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Red River Valley & Western Railroad

Last revised: October 13, 2023

By: Adam Burns

The Red River Valley & Western Railroad (reporting marks, RRVW) is a large short line carrier operating in southeastern North Dakota and extreme western Minnesota.

Since its creation in the late 1980s the railroad has slowly grown and improved services, so much so that in 2005 it was recognized by Railway Age (the railroad was also recognized by BNSF Railway in 2006 with its Short-Line Achievement Award).

The history of the RRV&W's lines date back to Burlington Northern when the large Class I was looking to shed excess trackage, eventually giving the startup short line more than 500 miles of secondary lines.

Today, through improved service and excellent association with its customer base the railroad has been able to see its annual carload volumes soar and it now employs nearly 100 workers.

Red River Valley & Western CF7 #309 has a work train at Casselton, North Dakota on August 19, 1994. Doug Kroll photo.

The Red River Valley and Western Railroad began operations on July 19, 1987 when it took over former BN secondary and branch lines.

During this decade many Class I's were carrying out downsizing operations to reduce superfluous trackage following deregulation in 1980 thanks to the Staggers Act.

Thousands of miles were shed at this time and either sold to short line operates or simply abandoned.  From a railfan perspective it was a somber decade but an important one for the industry.

The major carriers were able to return to profitability while creating dozens of new short line operations, many of which remain in service today.

The lines that on to form the Red River Valley & Western Railroad were originally owned by the Northern Pacific Railway and predominantly agricultural branches connecting Wahpeton, North Dakota with small towns such as Jamestown, Pingree, Carrington, Wilton, and Turtle Lake.

As for the RRV&W it did not acquire the entirety of these lines as some were abandoned. However, in total the short line wound up with about 517 miles of track, instantly making the railroad a large short line.

Because the RRV&W lies in granger country, a majority of its traffic was based upon grain, and still is (in a region where farmers heavily depend on the railroad to keep their agriculture moving much more cheaply than having to ship via trucks).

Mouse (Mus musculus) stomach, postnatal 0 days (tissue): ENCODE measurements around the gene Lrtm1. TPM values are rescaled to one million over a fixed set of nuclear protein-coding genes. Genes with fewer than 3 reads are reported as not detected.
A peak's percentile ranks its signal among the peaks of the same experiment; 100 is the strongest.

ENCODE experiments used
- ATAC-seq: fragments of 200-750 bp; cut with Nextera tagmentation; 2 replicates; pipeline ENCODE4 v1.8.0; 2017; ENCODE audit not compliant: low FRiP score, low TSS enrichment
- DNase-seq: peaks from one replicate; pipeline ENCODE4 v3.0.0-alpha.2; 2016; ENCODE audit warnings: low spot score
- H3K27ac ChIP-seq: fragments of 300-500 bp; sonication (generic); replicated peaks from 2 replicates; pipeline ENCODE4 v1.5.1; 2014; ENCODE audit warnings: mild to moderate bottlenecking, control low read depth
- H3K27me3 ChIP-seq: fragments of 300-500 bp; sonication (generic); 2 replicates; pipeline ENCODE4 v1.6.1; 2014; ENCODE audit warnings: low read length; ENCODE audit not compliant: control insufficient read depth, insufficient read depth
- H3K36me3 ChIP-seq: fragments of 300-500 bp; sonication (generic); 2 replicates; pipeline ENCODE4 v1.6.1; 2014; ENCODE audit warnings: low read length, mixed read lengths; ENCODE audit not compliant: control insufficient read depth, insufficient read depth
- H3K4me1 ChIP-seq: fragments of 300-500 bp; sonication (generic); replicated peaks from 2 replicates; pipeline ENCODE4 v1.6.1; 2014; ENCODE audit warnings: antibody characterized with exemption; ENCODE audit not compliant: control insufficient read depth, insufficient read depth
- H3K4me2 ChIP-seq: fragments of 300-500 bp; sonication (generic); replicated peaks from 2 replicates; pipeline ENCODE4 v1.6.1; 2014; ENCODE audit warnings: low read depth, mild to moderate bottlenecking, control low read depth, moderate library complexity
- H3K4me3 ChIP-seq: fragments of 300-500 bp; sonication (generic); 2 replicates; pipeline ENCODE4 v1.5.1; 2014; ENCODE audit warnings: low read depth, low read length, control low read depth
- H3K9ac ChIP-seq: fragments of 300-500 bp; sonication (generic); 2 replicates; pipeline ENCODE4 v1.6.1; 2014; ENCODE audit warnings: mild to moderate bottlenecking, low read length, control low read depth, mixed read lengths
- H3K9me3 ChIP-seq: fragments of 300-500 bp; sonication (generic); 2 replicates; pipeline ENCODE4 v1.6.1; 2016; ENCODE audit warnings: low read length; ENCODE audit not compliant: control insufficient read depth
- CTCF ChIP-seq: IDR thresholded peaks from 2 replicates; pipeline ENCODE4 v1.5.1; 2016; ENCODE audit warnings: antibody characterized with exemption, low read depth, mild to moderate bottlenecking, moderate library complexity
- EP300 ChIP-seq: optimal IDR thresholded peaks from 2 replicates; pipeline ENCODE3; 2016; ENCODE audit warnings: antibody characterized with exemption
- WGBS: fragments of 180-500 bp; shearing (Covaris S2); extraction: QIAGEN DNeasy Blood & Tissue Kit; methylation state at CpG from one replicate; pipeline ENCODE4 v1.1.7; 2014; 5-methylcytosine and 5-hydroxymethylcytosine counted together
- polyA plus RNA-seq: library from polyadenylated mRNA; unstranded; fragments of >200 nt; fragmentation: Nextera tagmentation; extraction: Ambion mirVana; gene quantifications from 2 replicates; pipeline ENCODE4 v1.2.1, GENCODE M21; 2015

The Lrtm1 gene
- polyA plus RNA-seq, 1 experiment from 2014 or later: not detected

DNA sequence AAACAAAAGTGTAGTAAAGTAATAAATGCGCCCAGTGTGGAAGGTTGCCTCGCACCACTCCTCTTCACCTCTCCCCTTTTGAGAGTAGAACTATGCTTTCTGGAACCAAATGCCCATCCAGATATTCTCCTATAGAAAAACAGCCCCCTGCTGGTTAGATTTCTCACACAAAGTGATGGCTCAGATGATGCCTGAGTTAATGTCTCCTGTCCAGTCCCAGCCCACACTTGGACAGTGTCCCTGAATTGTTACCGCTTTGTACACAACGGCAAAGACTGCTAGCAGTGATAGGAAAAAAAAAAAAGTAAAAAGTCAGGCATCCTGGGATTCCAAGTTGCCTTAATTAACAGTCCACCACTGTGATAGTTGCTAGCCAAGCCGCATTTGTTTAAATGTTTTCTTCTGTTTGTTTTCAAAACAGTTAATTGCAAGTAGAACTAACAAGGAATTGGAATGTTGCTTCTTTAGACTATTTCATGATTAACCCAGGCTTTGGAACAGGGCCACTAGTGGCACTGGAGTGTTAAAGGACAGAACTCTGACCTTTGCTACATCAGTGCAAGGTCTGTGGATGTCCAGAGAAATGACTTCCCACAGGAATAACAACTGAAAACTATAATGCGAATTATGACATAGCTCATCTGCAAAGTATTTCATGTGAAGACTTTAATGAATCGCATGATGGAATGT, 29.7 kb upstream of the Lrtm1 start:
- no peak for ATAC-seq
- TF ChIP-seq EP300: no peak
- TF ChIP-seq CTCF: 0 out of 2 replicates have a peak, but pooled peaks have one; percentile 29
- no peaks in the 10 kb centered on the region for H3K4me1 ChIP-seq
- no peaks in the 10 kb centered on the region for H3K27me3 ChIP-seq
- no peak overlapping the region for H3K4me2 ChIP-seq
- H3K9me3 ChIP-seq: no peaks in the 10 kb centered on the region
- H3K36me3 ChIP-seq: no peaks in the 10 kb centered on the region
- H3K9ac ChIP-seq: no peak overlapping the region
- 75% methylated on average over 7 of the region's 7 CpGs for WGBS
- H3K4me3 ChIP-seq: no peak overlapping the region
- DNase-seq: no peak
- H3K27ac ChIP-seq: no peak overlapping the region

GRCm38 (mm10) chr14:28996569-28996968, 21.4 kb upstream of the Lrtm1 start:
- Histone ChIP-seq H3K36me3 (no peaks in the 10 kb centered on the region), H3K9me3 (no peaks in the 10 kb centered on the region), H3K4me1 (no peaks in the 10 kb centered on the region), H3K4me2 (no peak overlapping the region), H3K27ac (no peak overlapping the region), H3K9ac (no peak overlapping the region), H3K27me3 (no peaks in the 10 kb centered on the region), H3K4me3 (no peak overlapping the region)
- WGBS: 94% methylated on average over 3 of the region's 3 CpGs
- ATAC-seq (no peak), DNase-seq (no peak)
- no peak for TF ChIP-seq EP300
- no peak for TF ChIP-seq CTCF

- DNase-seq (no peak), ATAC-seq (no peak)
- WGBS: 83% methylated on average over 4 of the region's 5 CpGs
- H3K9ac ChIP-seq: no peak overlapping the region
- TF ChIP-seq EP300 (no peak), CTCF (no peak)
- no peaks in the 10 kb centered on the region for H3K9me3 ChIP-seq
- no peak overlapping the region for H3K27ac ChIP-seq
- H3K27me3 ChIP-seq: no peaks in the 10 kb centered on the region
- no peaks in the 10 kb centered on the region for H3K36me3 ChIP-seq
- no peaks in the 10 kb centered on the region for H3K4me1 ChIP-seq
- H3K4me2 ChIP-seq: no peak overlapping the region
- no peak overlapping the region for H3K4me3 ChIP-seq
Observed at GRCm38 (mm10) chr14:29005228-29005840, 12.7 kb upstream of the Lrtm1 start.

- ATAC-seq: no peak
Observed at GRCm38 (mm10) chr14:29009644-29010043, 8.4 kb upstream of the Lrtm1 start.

However, the railroad has also diversified its traffic over the years as it has gained the trust of more companies and businesses.

Red River Valley & Western CF7 #302 is seen here in Moorefield, South Dakota in September of 1991. The unit began its career as Santa Fe F7A #250-L in 1951. Warren Calloway photo.

Today, you can find the RRV&W moving commodities such as food products, aggregates, steel, fertilizer, timber products, corn, machinery, and other agricultural products.

Along with hauling freight the railroad is a bit unique in also having a car-repair facility on its property, a rarity not often accessible to short lines.

Locomotive Roster

Builder Model Type Road Number Notes Quantity
EMDSlug303, 309Ex-AT&SF CF7s2
EMDGP10404, 406Ex-IC GP9s2
EMDSW1200RS1213, 1276Ex-CP2
EMDGP20C2001, 2002, 2005, 2051-2053Ex-CB&Q, Ex-GN GP20s6
EMDGP15C4100, 4101, 4103-4106Ex-PRR, Ex-NYC GP9s6

Seen here are two more RRV&W CF7s, #307 and 304, running light through Breckenridge, Minnesota on August 19, 1994. Today, virtually all of these units are off the roster. Doug Kroll photo.

Broken down in another way the short line currently services more than eighty customers and over thirty grain elevators. Its connections to the outside world currently include BNSF Railway and Canadian Pacific.

Additionally, because the RRV&W has been able to increase profits it has helped the short line to improve its right-of-way as it now has nearly 40 miles of continuous welded rail (CWR) install along its lines.

Given the fact that the railroad now has a quite diverse traffic base, features two Class I connections, and operates such a large system the future of the Red River Valley and Western Railroad looks very good.  


Wes Barris's SteamLocomotive.com is simply the best web resource on the study of steam locomotives. 

It is difficult to truly articulate just how much material can be found at this website. 

It is quite staggering and a must visit!